Essay – Discussion on Aravind Eye Hospital
In order to understand Aravind, it must be examined in the context of a social enterprise. The given definition of a social enterprise is that it is mission-driven and strives to make a positive impact. They are financially sustainable, innovative, and efficient with resources. A social enterprise treats all individuals, regardless or status or background with empathy and dignity. And, they attempt to do so with moral decision making and transparency. With this definition in mind, it is clear that Aravind follows this basic model of a global social enterprise.
Aravind’s mission is to provide eye care to everyone and end preventable blindness, especially through treatment of cataracts. Many in rural India suffer from unnecessary blindness, but the current healthcare infrastructure, cultural barriers, and lack of financial resources often deter those in medical need from seeking treatment. Aravind’s main purpose is to overcome these obstacles to provide upstanding eye care to everyone. Because the organization’s actions and decisions revolve around this principal idea of accessible eye care, it exemplifies the core value of a social enterprise: giving everyone a dignified life.
Blindness is debilitating. It shortens a person’s lifespan, they become dependent on others, they often lose their jobs, and they lose their livelihood. Many of the blind in India have unnecessary blindness, exacerbated by inaccessibility to healthcare. To have a dignified life, a person needs access to work, access to healthcare, and have a livelihood. Aravind is giving those who did not previously have a dignified life the ability to live one with their eye care hospital. Their free or ultra-subsidized care is an option for everyone who needs it. And even if someone does have money for treatment, they are cared for just as well as those with nothing. For social enterprises, ensuring a person’s dignity is essential for their efforts.
Ararvind’s use of innovation from both a health technology and business standpoint are crucial for their success. Adopting cheaper aphakic surgery technique was their first way to cut costs, but they were unwilling to sacrifice quality. Thus, Aravind looked towards an IOC procedure. When they were told that a developing country like India could not perform these types of surgeries, they used innovation to their advantage. Those at Aravind helped set up the first IOC factory in India, increasing their accessibility and decreasing overall cost for the hospital. From a business perspective, Aravind was uncannily savvy. They used a sliding-scale pricing model to help sustain their free surgeries. They also had camps around rural India to provide service to those who could not come to the hospital. Not only does this increase their ability to reach those in need, but it helps their total patient count in turn generating more revenue. The use of patient-count metrics is innovative as well. Most hospitals do take measures to prevent the ebbs and flows of patient intake. Aravind does their best to make sure the valleys are raised to the peaks. When there is an influx of patients, Aravind made sure that their low-patient days were increased. The doctors also see an astounding number of patients per day. But, the doctors are not paid by the number of patients they attend to, they are paid a salary. By doing so, the doctors are able to teach their juniors, and they are motivated not by wealth, but simply by compassion. All the staff are held accountable for the number of patients served in a day, and administration carefully watches those numbers. This hawk-eyed numbers strategy has proven more successful than the slow, traditional hospital approach. These high-volume numbers are supported by their innovative assembly line method. Each doctor or nurse has a highly specialized task, so they are able to move patients through the line quickly. The specialization also allows the staff member to become extremely effective at their role, thus increasing quality while reducing wasted time.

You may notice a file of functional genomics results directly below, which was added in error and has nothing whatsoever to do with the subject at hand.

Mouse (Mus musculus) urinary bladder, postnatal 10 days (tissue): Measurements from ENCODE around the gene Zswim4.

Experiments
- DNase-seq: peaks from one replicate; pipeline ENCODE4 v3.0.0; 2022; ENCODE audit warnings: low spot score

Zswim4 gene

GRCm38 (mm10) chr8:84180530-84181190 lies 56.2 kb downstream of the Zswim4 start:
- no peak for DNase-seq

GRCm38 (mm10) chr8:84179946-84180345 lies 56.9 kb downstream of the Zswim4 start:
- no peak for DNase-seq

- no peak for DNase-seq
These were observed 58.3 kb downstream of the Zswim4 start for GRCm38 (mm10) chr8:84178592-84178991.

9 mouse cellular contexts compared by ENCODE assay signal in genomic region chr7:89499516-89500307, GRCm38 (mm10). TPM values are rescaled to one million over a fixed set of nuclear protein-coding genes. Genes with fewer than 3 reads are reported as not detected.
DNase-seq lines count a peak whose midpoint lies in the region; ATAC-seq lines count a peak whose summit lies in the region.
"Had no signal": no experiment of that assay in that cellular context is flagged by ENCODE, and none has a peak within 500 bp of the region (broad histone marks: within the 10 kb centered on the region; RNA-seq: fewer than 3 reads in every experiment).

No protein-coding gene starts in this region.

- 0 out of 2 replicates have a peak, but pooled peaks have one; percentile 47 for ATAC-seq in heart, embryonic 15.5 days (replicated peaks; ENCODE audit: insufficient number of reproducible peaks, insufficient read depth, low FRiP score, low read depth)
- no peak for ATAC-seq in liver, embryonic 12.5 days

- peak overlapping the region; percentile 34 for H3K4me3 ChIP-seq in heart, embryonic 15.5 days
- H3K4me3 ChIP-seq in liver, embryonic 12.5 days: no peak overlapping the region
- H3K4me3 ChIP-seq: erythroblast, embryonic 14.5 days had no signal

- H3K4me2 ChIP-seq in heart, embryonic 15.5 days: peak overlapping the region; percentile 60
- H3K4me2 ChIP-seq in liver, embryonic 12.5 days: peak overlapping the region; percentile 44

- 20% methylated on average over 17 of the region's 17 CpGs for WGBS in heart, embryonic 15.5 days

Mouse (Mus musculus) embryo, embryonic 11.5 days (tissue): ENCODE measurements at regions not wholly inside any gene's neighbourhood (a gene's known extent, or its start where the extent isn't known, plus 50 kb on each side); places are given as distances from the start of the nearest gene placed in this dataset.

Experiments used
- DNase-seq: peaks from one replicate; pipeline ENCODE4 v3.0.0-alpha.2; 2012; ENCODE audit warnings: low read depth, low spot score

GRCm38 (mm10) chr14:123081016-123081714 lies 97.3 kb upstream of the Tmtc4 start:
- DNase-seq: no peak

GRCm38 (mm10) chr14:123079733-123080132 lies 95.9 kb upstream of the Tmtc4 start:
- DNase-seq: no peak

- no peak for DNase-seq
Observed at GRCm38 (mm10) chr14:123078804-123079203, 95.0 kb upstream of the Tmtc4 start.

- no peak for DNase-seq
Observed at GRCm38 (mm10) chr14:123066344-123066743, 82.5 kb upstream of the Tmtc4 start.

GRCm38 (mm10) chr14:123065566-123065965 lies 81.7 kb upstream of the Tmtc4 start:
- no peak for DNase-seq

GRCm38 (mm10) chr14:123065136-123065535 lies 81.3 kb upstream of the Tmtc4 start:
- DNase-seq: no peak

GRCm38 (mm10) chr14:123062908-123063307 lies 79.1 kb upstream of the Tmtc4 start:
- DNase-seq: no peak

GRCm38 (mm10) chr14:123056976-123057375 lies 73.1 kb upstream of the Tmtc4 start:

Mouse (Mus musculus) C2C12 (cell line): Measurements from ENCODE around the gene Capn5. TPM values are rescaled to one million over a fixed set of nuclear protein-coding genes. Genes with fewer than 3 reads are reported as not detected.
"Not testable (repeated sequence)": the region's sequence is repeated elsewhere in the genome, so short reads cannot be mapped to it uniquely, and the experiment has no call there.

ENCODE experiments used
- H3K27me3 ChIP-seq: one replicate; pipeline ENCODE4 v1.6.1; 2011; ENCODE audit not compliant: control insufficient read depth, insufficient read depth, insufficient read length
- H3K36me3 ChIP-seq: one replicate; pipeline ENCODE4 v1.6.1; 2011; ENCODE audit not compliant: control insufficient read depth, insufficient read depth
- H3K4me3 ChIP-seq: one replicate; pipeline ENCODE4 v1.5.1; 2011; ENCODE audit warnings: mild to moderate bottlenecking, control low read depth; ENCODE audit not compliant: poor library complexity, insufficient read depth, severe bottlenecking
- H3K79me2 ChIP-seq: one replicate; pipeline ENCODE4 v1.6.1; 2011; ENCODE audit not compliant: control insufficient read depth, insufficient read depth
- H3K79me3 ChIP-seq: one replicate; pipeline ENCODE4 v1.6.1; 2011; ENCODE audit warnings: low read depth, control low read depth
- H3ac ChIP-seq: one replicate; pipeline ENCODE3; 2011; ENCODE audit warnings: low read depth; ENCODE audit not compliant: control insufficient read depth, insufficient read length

All the novel systems that Aravind created themselves make their business highly disruptive in the medical field. In standard practice, hospitals are antiquated in their administrative operations. Doctors are not met with the same metrics for quality and patient quantity. Aravind’s IGAs are not typical for a hospital. Neither is using a sliding scale model. Their product innovation and hospital services are an extension of the business disruption. They do eye care faster, cheaper, and better than the rest of the world. Their innovation and efficiency span far beyond the scope of most medical facilities and to help others gain some headway in efficiency, Aravind established LAICO. LAICO is a learning center where doctors, nurses, and administrators can come and learn better methods to apply to their own hospitals. Their innovative efficiency makes them an outstanding new model for all businesses.